It is of course obvious to say that football games involve quite a bit of performance, the most obvious example being “diving” (which, in order to be successful, has to be accomplished while walking a fine line between convincing performance and overacting, which can draw negative sanctions) or something like this:
But this is a straightforward example of performance where the performer exercises control even though the outcome is uncertain and subject to review later through the media. On the video, it is clear that there is no elbow to face hit, but that is not available to the referee, performance successful, red card and expulsion ensue.
However, as Goffman always noted, there is always an audience to witness, and evaluate the performance, if not to reconstruct it and give it a meaning not necessarily intended by the performer. Take this example from Culture Visuelle on the visual construction of Frank Ribéry as wounded beast and as illustration of the status of the team as a whole:
These images together progressively create a narrative not just of a defeated body, although it is partly that, but also as that of a soon to be defeated team. The choice of Ribéry is not innocent either in that respect, not only because of his status as striker in the team but note the combination of “wounded animal” look but also the defeated masculinity postures (as opposed to the explosions of masculine exuberance on the field when a team scores).
The bestial aspect of Ribéry is something that came up not long before the World Cup as he was accused (and it’s apparently true) of having a persistence relationship with an underage prostitute, something in contrast with his image of converted Muslim observing all the restraints of that religion (and failing at that too, obviously). Maybe the young woman will be blamed for Ribery’s (and France’s) poor performance or maybe media exposure of sexual prowess will be blamed.
Finally, it is not hard to see the performance aspect of the latest shenanigans with the French team. Think of it as a Goffmanian tragedy in three acts:
Act one: star player insults head coach, but out of sight, during half-time, in the locker room. So, this was leaked to the press by someone on the team. A backstage action all of a sudden becomes major frontstage drama. As a result, said head coach fires player and send him home.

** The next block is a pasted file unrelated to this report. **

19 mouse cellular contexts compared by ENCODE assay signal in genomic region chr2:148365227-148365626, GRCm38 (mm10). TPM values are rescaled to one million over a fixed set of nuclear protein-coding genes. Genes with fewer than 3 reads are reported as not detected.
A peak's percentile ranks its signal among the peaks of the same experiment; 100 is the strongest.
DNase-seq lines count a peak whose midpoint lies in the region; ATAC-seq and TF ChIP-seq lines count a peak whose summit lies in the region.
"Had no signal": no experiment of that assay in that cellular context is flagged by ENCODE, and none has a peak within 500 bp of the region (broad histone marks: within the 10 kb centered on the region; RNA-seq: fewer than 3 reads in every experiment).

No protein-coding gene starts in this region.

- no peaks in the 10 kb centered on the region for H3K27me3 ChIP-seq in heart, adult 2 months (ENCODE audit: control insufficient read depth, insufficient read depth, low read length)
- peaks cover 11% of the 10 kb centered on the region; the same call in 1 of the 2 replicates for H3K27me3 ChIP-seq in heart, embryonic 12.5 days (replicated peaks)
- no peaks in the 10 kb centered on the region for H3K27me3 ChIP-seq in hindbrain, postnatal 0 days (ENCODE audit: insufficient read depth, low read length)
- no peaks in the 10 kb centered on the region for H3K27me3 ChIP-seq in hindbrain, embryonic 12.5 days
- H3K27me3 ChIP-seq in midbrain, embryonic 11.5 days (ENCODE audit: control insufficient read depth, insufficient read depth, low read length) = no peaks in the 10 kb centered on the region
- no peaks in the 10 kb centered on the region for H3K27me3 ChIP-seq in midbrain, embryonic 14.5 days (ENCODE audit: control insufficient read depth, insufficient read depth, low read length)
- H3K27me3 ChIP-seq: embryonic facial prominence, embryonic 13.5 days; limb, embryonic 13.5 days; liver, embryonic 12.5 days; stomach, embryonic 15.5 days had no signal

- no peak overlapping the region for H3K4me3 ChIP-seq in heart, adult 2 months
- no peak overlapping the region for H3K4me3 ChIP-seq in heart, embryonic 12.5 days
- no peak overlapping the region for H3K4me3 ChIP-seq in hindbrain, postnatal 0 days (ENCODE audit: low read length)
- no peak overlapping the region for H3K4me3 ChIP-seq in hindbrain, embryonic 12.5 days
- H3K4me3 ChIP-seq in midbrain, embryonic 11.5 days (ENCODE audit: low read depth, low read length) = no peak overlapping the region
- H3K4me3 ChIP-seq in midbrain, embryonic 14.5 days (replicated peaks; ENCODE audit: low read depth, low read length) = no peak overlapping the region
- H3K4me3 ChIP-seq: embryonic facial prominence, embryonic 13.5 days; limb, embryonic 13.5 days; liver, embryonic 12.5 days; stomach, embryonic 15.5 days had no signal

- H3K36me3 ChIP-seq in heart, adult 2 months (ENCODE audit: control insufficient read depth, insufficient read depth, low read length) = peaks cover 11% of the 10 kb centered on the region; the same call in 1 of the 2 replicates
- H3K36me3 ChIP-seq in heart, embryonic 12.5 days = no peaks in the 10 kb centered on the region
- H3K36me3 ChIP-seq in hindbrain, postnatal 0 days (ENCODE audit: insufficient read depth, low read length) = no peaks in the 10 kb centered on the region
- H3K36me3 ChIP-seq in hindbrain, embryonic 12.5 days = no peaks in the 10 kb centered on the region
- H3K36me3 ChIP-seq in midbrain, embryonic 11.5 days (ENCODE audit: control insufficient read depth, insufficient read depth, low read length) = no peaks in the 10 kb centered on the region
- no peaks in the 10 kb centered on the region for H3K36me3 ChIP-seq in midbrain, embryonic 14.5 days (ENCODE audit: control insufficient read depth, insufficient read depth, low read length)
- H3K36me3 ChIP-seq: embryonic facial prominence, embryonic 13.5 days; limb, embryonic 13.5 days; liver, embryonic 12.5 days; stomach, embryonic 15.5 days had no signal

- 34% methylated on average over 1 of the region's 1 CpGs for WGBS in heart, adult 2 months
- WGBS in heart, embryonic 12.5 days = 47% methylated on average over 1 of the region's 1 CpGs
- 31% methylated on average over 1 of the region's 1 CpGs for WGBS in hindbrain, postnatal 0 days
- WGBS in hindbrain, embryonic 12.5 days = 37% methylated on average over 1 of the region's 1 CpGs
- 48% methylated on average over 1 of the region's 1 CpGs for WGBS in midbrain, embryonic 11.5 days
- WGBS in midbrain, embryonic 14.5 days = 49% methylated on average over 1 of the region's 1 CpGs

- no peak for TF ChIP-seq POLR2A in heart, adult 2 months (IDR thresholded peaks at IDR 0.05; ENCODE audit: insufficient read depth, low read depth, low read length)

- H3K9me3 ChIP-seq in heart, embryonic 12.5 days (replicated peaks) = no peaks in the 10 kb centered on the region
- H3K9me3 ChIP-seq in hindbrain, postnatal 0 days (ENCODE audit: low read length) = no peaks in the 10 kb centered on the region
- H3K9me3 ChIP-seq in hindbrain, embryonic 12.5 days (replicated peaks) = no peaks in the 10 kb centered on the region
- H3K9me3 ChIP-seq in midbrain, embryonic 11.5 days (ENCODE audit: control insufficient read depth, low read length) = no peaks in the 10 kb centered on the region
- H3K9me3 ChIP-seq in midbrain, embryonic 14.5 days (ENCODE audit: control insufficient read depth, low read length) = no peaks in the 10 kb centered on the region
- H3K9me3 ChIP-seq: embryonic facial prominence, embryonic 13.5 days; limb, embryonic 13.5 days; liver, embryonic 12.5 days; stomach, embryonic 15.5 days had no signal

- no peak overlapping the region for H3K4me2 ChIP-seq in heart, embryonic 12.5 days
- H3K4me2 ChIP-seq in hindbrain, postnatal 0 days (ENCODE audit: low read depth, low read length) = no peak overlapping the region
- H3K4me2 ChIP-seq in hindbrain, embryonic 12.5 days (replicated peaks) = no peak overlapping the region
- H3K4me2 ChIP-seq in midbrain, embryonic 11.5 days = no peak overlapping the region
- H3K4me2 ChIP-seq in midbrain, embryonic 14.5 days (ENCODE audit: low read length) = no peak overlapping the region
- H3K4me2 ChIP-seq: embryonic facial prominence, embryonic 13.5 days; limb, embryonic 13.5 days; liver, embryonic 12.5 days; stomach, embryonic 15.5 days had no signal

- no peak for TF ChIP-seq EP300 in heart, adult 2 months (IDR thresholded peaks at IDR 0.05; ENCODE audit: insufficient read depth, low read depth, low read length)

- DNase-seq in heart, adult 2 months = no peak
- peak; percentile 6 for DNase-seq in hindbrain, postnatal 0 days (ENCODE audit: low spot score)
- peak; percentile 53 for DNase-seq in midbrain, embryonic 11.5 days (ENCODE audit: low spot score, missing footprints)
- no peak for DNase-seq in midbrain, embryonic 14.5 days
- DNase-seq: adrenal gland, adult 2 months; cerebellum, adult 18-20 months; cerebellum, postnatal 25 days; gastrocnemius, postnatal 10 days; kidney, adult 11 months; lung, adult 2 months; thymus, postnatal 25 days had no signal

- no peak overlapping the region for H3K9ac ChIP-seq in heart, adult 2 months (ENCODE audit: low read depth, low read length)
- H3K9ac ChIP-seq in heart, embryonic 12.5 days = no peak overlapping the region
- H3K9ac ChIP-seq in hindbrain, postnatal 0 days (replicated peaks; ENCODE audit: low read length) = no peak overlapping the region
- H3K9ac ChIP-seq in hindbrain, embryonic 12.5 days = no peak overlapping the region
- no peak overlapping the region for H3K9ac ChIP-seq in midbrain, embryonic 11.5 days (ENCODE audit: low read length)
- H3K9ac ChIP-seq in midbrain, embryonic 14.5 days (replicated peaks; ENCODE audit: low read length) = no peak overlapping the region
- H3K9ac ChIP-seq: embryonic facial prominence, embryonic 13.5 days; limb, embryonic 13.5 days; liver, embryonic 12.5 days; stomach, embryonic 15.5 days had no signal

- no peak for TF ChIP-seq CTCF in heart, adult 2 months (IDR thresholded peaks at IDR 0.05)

Act two, scene one: the players refuse to train as collective revolt for the dismissal of their colleague.
Act two, scene two: team’s physical trainer is seen, first almost coming to blows with one player, then walking away, throwing away his chronometer.
Act two, scene three: the players and head coach retire to the bus, head coach comes out and reads to the media a statement prepared by the players.
Act two, scene four: bus leaves, leaving the coach behind, deliberately. Federation official resigns in disgust.
What is then supposed to be a backstage even (even though the media and supporters are allowed to watch) becomes frontstage performance and exercise in presentation of self (unified team versus Federation authorities as represented by the coaches and trainers).
Act three will be what happens at the game on Tuesday, potential redemption or final collective humiliation.
There is a lot going on here in terms of power play and status signal (the players deliberately humiliate and disrespect their head coach but take the time to interact with the fans).
As noted by Philippe Tetart, this will also mark the closing of a narrative started with 1998 victory and its over-the top celebration coming to a close in 2010.
It really does sound like a Greek tragedy where hubris and transgressions (Henry’s hand and Anelka’s insult) come back to haunt the transgressors and lead to humiliating defeat and the different actors are certainly positioning themselves for the calls to account that are sure to come.
What has turned this performance into something that has been largely condemned is that it violates norms related to what a team means (solidarity, sticking together, in-group). Conflict may erupt in the locker rooms but this is backstage stuff that the audience is never supposed to see. And this is on top of a poor public performance. One can excuse backstage messes when frontstage performance is outstanding or even when frontstage performance is questionable (only McEnroe could behave as he did because he was one of the best players, any other schmock doing the same would be seen as just a jerk) but the results are there (“the price to pay”). And this is certainly not the case here.